Exactly what happened next is unclear. According to sources, UK officials in Turkey did check the boxes of gowns supplied by Selegna to make sure they adhered to the agreed standards.

After being given the go-ahead, RAF personnel dragged an initial consignment of around 67,000 gowns on to two more planes, which left for the UK later that week. But when they arrived, inspectors from the Health and Safety Executive discovered a major problem. Tests on around 2,400 of the gowns revealed that they would not, in fact, keep NHS workers safe from coronavirus.

Around 4,500 more did pass the tests, but officials placed an immediate halt on further deliveries. The “useless” gowns were impounded in a facility near Heathrow, where they remain.

Senior sources admitted on Thursday that a further 170,000 Selegna gowns were blocked by the UK after the alarm was raised, and are still in Turkey being checked by the Turkish Standards Institute.

Hospital trusts which had been promised the vital gear were then informed that their deliveries had been cancelled.

Asked on Thursday what had happened, Mr Duzen claimed he had not received any complaints from the NHS. “The fabric we supplied was certified,” he insisted. “If there was a problem, they could do research and let us know.”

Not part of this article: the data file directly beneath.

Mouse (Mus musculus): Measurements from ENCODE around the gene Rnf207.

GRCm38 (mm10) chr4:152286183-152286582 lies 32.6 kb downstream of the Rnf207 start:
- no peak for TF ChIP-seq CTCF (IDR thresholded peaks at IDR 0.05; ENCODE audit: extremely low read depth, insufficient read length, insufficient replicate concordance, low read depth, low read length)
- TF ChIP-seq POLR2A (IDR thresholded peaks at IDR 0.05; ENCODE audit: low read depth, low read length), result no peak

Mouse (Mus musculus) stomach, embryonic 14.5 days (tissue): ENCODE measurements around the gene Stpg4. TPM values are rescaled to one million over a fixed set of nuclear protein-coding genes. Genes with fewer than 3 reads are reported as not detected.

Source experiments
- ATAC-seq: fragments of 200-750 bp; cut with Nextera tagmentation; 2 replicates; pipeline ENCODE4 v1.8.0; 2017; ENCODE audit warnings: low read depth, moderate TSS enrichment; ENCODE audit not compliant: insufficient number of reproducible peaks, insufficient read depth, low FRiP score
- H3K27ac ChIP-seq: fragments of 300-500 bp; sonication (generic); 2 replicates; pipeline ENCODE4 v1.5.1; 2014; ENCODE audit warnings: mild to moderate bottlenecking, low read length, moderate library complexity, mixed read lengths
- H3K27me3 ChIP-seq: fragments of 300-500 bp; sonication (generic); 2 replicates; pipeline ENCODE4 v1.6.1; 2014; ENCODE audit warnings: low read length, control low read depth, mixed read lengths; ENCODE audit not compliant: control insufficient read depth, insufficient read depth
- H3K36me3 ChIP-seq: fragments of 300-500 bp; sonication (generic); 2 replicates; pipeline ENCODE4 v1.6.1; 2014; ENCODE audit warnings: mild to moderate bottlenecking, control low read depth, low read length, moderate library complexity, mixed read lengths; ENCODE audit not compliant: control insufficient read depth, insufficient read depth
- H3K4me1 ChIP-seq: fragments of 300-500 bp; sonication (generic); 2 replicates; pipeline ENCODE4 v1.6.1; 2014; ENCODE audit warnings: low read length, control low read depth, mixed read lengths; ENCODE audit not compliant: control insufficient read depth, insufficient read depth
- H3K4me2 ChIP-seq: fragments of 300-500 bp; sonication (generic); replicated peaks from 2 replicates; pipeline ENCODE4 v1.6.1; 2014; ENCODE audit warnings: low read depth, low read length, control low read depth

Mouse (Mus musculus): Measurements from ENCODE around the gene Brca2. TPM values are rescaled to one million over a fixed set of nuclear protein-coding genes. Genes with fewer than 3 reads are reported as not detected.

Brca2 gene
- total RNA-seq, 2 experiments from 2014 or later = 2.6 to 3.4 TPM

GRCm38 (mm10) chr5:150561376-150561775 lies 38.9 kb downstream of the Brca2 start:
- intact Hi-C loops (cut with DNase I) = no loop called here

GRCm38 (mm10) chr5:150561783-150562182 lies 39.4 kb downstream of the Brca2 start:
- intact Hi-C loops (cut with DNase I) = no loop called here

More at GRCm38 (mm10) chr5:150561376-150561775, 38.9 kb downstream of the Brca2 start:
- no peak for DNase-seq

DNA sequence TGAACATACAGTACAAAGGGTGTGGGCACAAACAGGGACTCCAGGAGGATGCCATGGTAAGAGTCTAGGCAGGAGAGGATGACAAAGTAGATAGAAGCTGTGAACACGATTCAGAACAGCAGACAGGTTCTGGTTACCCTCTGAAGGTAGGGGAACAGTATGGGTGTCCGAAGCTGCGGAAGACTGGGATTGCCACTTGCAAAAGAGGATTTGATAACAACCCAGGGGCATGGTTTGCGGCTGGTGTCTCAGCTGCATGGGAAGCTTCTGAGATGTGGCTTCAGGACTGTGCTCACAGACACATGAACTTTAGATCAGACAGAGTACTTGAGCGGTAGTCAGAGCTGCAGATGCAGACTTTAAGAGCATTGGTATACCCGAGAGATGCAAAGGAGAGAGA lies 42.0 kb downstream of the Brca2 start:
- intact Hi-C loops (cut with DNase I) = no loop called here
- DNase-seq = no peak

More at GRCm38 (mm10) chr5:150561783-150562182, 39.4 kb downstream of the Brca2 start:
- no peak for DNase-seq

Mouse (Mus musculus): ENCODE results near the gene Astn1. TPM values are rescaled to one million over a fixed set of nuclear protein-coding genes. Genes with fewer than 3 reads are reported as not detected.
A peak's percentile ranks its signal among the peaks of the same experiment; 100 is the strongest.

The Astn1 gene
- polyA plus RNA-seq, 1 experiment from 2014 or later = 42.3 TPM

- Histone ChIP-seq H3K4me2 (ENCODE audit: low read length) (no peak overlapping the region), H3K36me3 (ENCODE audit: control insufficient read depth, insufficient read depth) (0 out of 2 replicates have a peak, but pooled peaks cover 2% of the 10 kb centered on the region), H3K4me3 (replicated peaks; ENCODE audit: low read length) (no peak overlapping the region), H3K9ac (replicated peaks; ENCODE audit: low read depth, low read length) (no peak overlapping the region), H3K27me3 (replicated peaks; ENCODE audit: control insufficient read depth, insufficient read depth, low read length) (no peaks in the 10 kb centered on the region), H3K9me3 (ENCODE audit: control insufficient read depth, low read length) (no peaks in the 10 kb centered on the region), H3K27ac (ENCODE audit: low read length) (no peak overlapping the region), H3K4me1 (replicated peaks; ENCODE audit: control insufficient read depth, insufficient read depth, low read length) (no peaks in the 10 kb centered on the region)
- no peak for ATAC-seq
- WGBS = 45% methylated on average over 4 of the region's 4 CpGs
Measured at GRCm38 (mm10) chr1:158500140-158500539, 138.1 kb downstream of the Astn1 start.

Sources at the Department of Health, however, said officials were in negotiations with Selegna to either supply safe PPE or hand back the deposit.

“There was a view that it was good enough PPE – it is only when it has got here that teams have looked at it again and taken a view that it is not up to the right standard and they’ve decided not to use it,” said Brandon Lewis, the Northern Ireland Secretary, on Thursday.

It is not known exactly how much the UK has already paid, but the total order is thought to be in the region of £300,000.

Tobias Ellwood, the chairman of the defence select committee, called for an investigation “if errors have been committed”. He said: “I want this Government to succeed – but you need to demonstrate your success, not promise it and fail to deliver.”

Niall Dickson, the chief executive of the NHS Confederation, which represents organisations across the healthcare sector, said: “This illustrates the danger of making promises on a wing and a prayer. 

“We have warned repeatedly that setting big targets which are then not met and saying all will be well, when at the sharp end of care it is manifestly not, undermines confidence among clinical staff on the front line.”

A spokesman for the Department of Health said on Thursday that ministers were grateful for the assistance of the Turkish government, adding: “We have received part of an order of around 400,000 gowns from a private supplier in Turkey. While a small number of these gowns have failed tests in the UK, more have passed tests making them suitable for use in the NHS.

“We are working night and day to source PPE internationally and domestically, and more orders are lined up and expected from suppliers in the UK and overseas.” 

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